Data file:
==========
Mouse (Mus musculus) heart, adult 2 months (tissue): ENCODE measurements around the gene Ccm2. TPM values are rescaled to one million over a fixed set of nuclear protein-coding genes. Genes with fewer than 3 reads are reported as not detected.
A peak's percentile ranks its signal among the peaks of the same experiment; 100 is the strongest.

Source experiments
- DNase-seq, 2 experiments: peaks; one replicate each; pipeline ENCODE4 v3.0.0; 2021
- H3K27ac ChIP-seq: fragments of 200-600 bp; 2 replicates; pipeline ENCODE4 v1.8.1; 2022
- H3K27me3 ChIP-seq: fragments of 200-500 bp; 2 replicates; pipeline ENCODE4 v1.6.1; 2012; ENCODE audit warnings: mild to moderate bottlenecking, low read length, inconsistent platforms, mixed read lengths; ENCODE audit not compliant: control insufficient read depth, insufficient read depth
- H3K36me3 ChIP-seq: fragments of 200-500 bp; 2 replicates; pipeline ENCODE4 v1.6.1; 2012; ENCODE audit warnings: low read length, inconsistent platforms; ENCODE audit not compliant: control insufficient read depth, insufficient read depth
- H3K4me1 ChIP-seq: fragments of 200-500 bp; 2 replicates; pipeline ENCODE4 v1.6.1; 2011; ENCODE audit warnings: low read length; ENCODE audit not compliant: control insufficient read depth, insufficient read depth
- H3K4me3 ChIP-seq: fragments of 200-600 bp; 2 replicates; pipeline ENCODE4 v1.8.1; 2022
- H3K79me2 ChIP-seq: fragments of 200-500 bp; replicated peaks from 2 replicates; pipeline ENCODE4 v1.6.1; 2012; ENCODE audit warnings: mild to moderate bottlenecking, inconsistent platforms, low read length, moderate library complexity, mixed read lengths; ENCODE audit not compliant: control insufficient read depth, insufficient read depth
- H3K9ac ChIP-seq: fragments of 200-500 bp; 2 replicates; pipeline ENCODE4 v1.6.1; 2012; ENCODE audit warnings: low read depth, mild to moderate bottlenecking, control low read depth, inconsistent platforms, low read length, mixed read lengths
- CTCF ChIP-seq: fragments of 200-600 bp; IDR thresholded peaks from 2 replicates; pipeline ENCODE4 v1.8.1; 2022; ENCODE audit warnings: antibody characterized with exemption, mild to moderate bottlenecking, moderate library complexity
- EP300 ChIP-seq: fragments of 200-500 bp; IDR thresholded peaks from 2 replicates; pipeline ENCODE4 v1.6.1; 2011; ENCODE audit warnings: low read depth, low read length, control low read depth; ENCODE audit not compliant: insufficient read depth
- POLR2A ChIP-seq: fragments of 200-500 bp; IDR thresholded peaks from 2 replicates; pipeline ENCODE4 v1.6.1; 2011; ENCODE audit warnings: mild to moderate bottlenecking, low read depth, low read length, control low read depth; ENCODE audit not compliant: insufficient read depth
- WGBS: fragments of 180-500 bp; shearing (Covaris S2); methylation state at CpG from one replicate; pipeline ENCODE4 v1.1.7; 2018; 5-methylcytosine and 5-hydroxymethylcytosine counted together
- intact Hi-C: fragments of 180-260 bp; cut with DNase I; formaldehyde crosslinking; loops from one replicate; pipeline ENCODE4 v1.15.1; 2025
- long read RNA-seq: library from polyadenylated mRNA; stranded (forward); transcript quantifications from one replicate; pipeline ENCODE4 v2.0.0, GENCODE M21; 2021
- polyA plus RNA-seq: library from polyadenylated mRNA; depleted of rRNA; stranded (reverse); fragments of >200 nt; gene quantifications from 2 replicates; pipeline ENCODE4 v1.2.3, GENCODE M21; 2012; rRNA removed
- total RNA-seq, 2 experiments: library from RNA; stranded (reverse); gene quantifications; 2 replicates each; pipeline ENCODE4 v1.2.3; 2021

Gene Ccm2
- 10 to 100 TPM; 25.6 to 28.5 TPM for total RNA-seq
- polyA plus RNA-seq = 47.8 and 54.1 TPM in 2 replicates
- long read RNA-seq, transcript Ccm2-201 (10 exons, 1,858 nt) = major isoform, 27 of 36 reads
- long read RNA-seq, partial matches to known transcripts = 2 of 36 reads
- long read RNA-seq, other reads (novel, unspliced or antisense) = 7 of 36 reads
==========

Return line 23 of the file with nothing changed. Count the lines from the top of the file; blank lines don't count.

- long read RNA-seq, transcript Ccm2-201 (10 exons, 1,858 nt) = major isoform, 27 of 36 reads